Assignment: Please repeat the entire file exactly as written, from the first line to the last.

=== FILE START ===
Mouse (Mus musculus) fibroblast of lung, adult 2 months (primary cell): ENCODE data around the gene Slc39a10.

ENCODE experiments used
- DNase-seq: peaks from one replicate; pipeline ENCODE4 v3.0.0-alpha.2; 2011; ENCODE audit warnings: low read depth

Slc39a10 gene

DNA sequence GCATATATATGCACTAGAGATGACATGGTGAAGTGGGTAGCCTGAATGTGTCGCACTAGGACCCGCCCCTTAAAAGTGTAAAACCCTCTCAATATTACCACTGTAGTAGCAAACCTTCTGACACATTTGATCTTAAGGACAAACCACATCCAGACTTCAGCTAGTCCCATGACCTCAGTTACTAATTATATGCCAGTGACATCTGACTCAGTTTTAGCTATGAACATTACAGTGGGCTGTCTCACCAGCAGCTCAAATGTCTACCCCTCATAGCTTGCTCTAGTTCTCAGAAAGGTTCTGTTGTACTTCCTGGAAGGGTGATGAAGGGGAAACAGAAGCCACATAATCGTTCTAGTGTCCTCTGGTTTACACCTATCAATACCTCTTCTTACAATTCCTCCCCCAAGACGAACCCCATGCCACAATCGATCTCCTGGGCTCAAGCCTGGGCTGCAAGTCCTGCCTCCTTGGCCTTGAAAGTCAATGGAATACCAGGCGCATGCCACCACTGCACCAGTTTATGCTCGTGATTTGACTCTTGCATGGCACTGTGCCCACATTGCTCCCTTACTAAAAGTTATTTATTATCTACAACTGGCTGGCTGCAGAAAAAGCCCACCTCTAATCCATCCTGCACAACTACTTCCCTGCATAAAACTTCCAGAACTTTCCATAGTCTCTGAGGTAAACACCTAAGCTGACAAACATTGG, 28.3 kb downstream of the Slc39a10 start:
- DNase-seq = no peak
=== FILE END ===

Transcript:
Mouse (Mus musculus) fibroblast of lung, adult 2 months (primary cell): ENCODE data around the gene Slc39a10.

ENCODE experiments used
- DNase-seq: peaks from one replicate; pipeline ENCODE4 v3.0.0-alpha.2; 2011; ENCODE audit warnings: low read depth

Slc39a10 gene

DNA sequence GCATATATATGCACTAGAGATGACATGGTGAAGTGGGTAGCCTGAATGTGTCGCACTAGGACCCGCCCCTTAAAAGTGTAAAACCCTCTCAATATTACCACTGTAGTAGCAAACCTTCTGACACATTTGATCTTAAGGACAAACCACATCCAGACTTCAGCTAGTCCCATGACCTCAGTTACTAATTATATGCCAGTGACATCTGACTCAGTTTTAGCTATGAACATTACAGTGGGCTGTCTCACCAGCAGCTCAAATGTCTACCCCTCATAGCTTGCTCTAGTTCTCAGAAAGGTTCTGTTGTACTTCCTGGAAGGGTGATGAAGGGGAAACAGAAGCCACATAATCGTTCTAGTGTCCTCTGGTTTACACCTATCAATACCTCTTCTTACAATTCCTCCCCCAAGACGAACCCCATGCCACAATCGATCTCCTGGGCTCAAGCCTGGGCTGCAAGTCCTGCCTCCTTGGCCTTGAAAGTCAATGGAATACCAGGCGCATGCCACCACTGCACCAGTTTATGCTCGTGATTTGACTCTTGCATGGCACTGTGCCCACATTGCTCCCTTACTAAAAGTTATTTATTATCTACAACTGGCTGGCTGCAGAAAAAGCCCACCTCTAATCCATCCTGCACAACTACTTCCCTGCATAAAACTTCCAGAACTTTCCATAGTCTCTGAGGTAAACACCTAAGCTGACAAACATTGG, 28.3 kb downstream of the Slc39a10 start:
- DNase-seq = no peak